Influencers are expert content creators with a unique skill set, so think of other ways you can leverage their skills and have them benefit your digital marketing strategy.

10. Hosting and in-store appearances

One way to further leverage an ambassadorship is to have the influencer host events and appearances so consumers can engage with the influencer and ultimately, the brand. It also helps consumers make the connection between the influencer and the brand, and establishes credibility when the partnership is a good fit.  

Leveraging influencers to host an event, or make an appearance at an event, creates hype, as consumers are excited and eager to see their favorite online personalities in real life. As a result, consumers are connecting with your brand without even knowing it.  

11. Influencers as amplification vehicles

Do you have big news that you want your consumers to know? Use influencers to share and amplify your own content to help it reach new audiences.

For example, if you are running a competition, get influencers to share the details with their followers. If you are sponsoring a new cooking show or celebrity chef, work with influencers to share information about the partnership and distribute your own content to get more eyeballs. No campaign is complete without distribution, so use influencers to amplify the content and help it reach more people.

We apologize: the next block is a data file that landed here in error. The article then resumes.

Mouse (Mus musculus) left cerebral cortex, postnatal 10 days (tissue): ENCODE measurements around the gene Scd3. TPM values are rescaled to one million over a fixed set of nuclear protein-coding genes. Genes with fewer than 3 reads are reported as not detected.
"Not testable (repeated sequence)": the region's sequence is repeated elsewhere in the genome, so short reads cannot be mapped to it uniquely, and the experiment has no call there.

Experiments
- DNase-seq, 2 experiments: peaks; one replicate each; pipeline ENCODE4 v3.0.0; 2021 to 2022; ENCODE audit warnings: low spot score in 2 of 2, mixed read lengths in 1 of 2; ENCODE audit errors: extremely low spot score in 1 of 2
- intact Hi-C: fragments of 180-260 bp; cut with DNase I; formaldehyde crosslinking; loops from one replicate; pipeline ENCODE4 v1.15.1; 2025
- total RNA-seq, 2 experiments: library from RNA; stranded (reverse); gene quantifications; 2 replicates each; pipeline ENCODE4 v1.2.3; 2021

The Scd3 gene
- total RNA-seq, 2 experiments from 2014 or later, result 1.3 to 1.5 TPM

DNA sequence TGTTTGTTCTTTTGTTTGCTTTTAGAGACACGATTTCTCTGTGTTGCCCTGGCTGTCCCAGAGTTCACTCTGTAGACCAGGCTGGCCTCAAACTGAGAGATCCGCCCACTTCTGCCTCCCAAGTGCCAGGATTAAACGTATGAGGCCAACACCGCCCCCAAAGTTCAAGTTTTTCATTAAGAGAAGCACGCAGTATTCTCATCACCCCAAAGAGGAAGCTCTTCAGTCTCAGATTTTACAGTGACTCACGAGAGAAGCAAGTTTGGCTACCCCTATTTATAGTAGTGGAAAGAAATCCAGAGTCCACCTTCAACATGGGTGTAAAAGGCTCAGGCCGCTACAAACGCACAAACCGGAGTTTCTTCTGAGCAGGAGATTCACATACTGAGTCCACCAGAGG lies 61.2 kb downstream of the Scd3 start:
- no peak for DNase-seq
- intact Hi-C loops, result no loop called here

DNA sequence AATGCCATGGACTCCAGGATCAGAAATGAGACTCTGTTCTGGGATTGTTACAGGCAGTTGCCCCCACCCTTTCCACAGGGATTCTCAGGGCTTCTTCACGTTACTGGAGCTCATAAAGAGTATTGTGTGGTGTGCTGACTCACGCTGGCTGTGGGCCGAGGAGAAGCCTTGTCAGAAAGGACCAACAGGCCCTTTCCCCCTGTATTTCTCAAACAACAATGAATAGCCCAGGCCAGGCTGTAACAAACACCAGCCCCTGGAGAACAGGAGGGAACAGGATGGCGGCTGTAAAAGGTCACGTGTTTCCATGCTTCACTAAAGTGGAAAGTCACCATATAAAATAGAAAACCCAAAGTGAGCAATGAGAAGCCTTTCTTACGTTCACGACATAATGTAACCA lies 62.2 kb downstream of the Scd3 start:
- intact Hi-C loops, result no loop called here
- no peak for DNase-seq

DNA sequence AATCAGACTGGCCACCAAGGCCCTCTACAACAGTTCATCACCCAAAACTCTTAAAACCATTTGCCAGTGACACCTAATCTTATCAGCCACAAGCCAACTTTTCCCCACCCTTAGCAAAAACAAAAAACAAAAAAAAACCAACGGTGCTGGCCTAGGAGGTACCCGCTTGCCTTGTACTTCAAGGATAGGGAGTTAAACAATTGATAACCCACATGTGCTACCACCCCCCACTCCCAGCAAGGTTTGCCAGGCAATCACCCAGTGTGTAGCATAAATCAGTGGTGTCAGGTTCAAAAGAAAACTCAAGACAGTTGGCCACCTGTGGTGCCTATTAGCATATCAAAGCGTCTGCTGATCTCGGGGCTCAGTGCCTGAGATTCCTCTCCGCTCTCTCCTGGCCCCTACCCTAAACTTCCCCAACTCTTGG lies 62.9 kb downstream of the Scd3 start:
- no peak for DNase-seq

12. Events

For food and beverage brands in-person events are a great way to get in front of influencers and give them an opportunity to experience the brand and create content in a unique environment. If you’re a restaurant, bar, cafe or hospitality venue, invite a group of influencers and put on a night of cocktails and share platters. If your brand is a product or ingredient, create different bite-sized recipes with the product and serve them at a lavish pool-side event so influencers and consumers can see the versatility of your product.

When hosting an influencer event, make sure the lighting is good for content creation, curate a targeted guest list and create photo opportunities throughout the event.

 13. Affiliate marketing

Finally, influencer affiliate marketing is a quick-win in the food and beverage industry, especially if your products can be purchased online. Affiliate marketing is when influencers earn a percentage commission on all sales attributed to their influence and/or content. Affiliate marketing is tracked via unique links which help brands understand the referral path of the conversion.


Don’t forget, these are just some ideas to get you started with influencer marketing if you are in the food and beverage industry. Of course, your strategy can be a combination of approaches, or it could be something completely different (which is great), so think creatively when it comes to your influencer collaborations.